Renal peritubular endothelial cells are, however, susceptible to undergoing phenotypic change in culture. Manual removal of phenotype-changed cells  is technically difficult to optimize. A co-culture system was, therefore, developed to mimic the in vivo micro-environment of the kidney in which the interactions between renal tubular epithelial cells and adjacent endothelial cells are vital for survival of peritubular endothelial cells . VEGF was used previously to aid maintenance of endothelial cell phenotype . Our results proved that VEGF can help MRPECs maintain their phenotype, possibly because VEGF has profound effects on endothelial cells and stimulates their survival and proliferation, as well as vasculogenesis and angiogenesis ,. Furthermore, co-culture with proximal tubular epithelial cells increased the stability of the endothelial phenotype beyond that achieved by incubation with VEGF alone. It is possible that renal epithelial cells and endothelial cells formed a micro-environment that positively affects both cell types and promotes survival and proliferation.
The potentially critical interactions between epithelial and endothelial cells and soluble factors in the micro-environment have been described in a study by Tasnim and Zink . They showed that co-culture with proximal tubular epithelial cells stimulated glomerular endothelial cells to express increased amounts of hepatocyte growth factor (HGF) and VEGF. In addition, endothelial cells also secreted increased amounts of TGF-β1 and its antagonist α2-macroglobulin (A2M) in the presence of proximal tubular epithelial cells. A2M balanced the effects of TGF-β1 and the long-term maintenance of renal epithelia was improved in the presence of HGF and VEGF ,. Here we described a co-culture of tubular epithelial cells with peritubular endothelial cells. Although the mechanism remains to be explored, peritubular rather than glomerular endothelial cells are the endothelial cells that interact with tubular epithelial cells in vivo in kidney. Thus, the co-culture system better reflects the physiological environment of peritubular endothelial cells.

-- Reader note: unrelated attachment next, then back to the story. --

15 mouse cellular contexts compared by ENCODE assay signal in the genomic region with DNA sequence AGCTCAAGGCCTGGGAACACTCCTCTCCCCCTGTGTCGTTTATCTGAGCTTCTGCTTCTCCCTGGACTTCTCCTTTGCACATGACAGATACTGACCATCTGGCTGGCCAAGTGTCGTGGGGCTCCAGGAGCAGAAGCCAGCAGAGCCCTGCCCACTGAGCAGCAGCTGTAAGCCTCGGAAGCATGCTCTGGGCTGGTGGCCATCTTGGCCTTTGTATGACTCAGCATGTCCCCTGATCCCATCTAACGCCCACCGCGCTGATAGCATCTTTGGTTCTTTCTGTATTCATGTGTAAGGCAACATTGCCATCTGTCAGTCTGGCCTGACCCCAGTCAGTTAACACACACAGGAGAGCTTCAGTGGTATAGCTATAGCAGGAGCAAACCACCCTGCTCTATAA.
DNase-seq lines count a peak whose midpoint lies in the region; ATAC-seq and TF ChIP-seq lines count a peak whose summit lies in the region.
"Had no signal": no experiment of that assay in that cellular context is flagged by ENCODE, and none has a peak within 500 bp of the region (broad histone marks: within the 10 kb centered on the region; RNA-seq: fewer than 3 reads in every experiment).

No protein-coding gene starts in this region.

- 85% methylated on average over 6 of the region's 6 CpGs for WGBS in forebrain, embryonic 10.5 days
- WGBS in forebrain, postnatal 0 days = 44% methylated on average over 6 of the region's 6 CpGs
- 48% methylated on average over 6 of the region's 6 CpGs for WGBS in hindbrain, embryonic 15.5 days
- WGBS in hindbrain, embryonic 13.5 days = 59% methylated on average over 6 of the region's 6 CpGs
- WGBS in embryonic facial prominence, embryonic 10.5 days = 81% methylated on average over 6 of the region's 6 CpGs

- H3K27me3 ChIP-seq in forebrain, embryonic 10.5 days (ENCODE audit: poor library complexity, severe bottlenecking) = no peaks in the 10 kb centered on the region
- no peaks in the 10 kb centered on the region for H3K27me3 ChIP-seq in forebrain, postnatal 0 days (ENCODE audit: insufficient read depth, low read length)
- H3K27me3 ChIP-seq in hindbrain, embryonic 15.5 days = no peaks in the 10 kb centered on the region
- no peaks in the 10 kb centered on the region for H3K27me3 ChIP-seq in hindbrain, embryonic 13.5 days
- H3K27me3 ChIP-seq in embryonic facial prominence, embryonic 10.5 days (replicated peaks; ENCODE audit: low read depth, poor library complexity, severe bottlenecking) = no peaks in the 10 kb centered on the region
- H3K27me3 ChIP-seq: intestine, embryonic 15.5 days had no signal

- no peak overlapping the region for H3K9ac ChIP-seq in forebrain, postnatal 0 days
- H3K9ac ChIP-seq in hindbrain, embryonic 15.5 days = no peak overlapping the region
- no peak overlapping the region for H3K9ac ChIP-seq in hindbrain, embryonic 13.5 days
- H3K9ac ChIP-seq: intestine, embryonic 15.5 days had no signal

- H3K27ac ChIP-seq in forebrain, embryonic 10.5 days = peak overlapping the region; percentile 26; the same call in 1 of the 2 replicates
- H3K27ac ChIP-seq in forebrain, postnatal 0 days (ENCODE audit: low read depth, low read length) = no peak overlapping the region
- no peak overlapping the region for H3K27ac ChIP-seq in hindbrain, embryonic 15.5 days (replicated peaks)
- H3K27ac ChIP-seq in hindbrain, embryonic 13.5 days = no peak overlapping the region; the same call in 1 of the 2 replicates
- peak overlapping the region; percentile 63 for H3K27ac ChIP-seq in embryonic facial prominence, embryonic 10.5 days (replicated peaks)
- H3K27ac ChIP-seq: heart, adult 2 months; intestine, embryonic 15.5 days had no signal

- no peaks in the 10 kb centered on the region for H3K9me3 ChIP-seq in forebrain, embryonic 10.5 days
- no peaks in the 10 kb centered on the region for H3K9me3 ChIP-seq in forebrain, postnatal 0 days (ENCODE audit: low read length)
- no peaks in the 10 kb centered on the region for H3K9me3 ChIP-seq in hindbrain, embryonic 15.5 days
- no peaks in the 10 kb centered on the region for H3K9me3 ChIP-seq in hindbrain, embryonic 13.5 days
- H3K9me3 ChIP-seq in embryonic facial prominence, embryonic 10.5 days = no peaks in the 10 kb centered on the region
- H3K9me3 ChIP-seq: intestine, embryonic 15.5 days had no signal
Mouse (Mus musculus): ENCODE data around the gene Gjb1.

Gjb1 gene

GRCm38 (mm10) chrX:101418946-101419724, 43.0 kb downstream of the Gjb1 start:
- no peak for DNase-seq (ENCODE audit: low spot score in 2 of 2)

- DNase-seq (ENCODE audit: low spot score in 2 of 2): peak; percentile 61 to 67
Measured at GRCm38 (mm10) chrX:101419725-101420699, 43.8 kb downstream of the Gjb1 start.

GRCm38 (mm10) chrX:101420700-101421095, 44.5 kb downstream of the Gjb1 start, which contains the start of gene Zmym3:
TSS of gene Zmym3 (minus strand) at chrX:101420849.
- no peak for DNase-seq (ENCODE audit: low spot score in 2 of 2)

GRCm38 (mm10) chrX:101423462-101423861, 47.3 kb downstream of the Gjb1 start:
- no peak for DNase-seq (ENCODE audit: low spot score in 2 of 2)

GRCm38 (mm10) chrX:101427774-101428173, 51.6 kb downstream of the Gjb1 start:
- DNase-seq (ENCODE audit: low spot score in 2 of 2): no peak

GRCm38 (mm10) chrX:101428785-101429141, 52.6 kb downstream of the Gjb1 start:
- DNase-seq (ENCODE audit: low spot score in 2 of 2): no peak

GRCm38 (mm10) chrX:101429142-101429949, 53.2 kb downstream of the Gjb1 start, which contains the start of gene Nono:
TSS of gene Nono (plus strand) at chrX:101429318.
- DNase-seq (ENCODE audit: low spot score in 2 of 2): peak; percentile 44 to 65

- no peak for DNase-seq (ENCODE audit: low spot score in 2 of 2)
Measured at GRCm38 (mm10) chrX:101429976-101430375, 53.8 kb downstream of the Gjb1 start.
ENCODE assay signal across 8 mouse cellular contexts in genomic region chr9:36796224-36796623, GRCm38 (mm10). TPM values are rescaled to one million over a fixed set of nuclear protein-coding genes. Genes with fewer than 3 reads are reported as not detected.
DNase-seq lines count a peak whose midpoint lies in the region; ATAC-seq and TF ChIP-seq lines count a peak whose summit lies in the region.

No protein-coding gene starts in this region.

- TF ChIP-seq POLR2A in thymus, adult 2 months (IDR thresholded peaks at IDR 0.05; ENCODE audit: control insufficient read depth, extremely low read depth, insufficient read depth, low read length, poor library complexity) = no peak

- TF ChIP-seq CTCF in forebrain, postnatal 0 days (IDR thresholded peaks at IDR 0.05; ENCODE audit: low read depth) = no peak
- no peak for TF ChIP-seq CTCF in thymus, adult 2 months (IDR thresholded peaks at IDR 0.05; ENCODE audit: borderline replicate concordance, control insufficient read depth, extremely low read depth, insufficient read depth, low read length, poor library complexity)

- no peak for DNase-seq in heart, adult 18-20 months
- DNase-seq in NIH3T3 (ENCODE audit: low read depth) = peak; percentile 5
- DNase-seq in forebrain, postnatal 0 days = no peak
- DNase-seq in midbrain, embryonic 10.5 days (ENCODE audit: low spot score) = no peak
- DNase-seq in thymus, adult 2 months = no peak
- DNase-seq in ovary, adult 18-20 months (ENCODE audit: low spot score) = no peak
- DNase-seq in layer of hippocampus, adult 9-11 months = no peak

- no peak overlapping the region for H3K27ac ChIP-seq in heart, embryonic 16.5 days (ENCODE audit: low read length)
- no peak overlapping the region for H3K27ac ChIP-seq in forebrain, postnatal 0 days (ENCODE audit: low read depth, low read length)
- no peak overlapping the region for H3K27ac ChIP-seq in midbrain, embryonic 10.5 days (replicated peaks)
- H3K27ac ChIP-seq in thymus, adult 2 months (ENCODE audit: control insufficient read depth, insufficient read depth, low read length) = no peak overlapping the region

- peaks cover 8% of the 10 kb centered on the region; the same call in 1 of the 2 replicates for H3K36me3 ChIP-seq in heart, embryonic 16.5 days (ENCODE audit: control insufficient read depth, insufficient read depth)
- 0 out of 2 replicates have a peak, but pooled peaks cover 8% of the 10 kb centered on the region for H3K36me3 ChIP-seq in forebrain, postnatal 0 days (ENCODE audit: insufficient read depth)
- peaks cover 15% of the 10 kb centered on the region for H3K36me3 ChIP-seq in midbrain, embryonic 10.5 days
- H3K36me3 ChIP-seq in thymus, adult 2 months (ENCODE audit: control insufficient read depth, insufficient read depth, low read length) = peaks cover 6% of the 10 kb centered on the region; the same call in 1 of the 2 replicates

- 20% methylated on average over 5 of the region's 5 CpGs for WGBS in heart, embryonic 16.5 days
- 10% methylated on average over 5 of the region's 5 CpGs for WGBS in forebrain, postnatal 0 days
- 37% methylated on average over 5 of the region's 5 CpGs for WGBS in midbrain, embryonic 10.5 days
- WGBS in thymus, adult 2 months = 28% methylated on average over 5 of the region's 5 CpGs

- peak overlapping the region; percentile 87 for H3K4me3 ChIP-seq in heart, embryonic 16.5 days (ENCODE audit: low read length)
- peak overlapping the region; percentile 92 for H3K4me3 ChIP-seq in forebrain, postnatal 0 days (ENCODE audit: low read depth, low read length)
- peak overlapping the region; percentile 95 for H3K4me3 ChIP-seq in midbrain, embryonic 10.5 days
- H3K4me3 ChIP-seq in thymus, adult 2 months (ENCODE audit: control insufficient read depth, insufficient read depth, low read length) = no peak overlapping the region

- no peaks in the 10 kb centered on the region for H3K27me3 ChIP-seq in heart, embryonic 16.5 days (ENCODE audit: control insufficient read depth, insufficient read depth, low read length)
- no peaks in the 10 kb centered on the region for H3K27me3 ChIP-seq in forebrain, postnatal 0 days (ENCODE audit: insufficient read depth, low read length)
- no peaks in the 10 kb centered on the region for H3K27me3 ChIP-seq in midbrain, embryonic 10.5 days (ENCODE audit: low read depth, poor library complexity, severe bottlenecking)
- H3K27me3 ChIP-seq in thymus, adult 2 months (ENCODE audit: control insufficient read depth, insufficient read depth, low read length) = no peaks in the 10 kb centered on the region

We have successfully isolated peritubular endothelial cells from mouse renal tissue with high purity and maintained their phenotype in a co-culture system. The methods of peritubular endothelial cell isolation and co-culture established in this study should provide an in vitro model for investigation the role of peritubular endothelial cells in kidney fibrosis and all other tubulointerstitial kidney diseases.
YZ performed all experiments and drafted the manuscript. HZ, YZ and TT participated in the animal work. QC, YW, YMW, and YW participated in cell culture and flow cytometry. SIA, DCH and GZ conceived of the study, and participated in its design and coordination and helped to draft the manuscript. All authors read and approved the final manuscript.
Chronic kidney disease
Endothelial cell growth supplement
Endothelial mesenchymal transition
Hepatocyte growth factor
Fetal bovine serum
Fetal calf serum
Fibroblast specific protein-1
Hepatocyte growth factor
Mouse renal peritubular endothelial cell
Mouse proximal tubular epithelial cell
Phosphate buffered saline
α-smooth muscle actin
Unilateral ureteral obstruction
Vascular endothelial cadherin
Vascular endothelial growth factor
Hashimoto N, Phan SH, Imaizumi K, Matsuo M, Nakashima H, Kawabe T, Shimokata K, Hasegawa Y: Endothelial-mesenchymal transition in bleomycin-induced pulmonary fibrosis. Am J Respir Cell Mol Biol. 2010, 43 (2): 161-172. 10.1165/rcmb.2009-0031OC.
Kizu A, Medici D, Kalluri R: Endothelial-mesenchymal transition as a novel mechanism for generating myofibroblasts during diabetic nephropathy. Am J Pathol. 2009, 175 (4): 1371-1373. 10.2353/ajpath.2009.090698.
Li J, Bertram JF: Review: endothelial-myofibroblast transition, a new player in diabetic renal fibrosis. Nephrology (Carlton). 2010, 15 (5): 507-512. 10.1111/j.1440-1797.2010.01319.x.